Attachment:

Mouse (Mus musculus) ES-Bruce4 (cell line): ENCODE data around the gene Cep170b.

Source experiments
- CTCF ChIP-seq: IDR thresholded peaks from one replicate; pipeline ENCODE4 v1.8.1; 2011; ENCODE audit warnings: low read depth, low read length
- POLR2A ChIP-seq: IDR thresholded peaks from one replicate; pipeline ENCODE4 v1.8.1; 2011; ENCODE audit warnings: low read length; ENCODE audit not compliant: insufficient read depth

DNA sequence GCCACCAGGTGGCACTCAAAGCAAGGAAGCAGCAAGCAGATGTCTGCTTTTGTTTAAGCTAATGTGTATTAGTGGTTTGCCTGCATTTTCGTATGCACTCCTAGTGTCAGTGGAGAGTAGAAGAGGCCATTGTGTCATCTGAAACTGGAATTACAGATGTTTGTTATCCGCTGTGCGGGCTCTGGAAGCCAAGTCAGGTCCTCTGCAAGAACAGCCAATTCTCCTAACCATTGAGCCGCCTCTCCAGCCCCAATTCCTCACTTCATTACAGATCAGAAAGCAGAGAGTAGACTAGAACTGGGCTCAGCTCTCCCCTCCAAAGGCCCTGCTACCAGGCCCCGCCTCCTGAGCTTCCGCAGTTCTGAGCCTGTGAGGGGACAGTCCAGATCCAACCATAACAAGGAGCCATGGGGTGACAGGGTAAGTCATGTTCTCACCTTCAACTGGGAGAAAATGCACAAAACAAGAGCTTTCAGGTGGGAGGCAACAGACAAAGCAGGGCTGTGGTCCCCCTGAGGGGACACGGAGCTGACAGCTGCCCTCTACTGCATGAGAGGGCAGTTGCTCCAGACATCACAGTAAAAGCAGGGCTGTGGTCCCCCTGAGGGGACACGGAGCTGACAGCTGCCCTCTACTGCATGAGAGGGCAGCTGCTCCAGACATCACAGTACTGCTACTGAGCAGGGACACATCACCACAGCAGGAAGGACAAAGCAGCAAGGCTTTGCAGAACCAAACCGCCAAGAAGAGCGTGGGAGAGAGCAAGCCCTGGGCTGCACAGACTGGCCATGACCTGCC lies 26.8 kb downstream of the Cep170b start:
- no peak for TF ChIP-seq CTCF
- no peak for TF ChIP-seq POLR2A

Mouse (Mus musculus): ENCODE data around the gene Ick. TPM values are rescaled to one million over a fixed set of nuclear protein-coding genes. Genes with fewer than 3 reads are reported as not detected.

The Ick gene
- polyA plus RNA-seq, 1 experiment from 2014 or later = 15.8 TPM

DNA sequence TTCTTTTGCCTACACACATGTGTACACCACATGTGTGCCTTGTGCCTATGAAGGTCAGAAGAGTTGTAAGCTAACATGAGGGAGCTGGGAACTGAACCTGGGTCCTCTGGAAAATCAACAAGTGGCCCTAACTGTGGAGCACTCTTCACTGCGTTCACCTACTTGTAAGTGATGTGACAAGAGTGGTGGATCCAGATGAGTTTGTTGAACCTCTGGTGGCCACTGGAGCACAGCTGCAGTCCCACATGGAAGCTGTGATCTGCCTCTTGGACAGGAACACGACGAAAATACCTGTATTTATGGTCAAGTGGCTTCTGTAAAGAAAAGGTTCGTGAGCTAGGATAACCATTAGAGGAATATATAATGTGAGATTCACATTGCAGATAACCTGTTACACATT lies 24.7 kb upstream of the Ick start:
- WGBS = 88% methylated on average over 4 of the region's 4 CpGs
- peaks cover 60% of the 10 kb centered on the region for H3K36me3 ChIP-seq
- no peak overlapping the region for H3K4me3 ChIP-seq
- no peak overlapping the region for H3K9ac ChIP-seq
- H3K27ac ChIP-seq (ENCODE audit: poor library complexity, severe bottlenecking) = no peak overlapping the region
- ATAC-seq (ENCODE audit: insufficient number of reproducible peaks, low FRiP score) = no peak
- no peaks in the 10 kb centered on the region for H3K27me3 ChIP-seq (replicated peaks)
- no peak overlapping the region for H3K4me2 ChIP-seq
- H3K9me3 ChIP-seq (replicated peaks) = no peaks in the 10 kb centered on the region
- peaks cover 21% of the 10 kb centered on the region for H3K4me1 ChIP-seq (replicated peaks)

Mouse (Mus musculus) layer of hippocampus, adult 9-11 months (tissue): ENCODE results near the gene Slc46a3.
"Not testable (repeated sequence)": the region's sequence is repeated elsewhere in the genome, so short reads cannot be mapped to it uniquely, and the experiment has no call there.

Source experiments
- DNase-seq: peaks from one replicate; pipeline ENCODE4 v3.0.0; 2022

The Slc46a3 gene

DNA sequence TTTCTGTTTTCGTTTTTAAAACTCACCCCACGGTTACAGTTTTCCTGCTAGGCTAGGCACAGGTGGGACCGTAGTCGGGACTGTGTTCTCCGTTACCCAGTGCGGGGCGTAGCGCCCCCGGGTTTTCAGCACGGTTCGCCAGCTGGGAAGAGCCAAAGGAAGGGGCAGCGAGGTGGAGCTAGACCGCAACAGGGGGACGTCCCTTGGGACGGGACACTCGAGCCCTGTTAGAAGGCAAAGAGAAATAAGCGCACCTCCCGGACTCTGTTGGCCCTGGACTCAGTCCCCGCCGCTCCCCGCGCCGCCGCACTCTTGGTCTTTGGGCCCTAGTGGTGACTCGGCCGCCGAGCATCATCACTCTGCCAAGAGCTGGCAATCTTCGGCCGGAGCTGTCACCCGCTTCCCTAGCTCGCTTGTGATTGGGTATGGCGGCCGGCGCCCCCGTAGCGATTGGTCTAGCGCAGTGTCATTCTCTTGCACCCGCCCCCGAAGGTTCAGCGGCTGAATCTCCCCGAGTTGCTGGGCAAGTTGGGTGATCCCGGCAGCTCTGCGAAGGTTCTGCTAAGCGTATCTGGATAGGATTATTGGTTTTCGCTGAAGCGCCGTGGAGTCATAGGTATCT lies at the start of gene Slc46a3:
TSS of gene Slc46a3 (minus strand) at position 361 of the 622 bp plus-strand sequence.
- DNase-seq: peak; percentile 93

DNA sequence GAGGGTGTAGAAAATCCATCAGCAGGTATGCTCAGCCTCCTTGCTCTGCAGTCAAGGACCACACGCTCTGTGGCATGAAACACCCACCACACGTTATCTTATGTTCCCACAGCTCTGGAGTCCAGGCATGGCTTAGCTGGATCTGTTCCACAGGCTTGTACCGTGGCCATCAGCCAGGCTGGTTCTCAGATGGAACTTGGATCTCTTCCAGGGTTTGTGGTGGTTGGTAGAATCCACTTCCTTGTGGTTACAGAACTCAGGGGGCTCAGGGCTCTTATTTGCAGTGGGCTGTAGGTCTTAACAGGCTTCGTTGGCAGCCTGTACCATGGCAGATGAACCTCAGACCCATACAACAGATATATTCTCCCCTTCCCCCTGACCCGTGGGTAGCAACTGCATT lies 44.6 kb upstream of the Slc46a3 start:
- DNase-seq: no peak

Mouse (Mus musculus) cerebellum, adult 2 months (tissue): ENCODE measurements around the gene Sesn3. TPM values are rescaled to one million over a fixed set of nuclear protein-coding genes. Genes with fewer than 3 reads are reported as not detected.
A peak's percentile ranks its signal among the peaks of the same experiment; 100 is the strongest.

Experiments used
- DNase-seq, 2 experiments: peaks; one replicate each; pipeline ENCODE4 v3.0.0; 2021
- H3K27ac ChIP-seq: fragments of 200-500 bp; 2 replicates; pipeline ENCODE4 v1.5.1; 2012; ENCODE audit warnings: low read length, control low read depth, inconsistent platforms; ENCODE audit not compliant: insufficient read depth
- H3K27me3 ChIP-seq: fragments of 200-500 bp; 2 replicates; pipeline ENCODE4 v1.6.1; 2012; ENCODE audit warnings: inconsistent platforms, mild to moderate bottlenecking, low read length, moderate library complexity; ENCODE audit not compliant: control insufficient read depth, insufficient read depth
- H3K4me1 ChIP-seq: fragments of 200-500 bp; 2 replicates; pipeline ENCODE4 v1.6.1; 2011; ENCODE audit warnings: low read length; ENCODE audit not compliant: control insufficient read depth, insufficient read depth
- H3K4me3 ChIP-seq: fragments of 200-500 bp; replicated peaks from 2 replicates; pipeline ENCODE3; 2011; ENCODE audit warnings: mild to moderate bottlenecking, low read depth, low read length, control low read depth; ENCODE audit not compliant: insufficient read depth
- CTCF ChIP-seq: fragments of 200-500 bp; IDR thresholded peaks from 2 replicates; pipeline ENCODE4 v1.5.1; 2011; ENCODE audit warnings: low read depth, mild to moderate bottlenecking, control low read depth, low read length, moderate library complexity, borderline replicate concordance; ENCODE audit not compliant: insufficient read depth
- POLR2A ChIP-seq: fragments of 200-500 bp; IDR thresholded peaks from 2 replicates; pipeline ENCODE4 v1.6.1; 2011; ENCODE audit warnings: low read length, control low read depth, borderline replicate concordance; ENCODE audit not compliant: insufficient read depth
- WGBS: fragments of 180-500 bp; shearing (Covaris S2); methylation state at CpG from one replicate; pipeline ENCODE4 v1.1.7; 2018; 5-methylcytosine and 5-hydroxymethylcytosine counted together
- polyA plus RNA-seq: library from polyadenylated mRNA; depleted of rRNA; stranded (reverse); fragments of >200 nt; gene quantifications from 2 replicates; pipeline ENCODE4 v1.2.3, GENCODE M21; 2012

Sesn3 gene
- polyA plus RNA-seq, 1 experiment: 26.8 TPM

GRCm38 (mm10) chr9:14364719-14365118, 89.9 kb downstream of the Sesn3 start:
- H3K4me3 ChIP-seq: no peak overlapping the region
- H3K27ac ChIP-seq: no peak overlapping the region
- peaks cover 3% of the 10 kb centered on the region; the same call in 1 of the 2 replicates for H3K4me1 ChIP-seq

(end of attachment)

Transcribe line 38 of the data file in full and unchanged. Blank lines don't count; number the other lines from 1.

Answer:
- H3K4me1 ChIP-seq: fragments of 200-500 bp; 2 replicates; pipeline ENCODE4 v1.6.1; 2011; ENCODE audit warnings: low read length; ENCODE audit not compliant: control insufficient read depth, insufficient read depth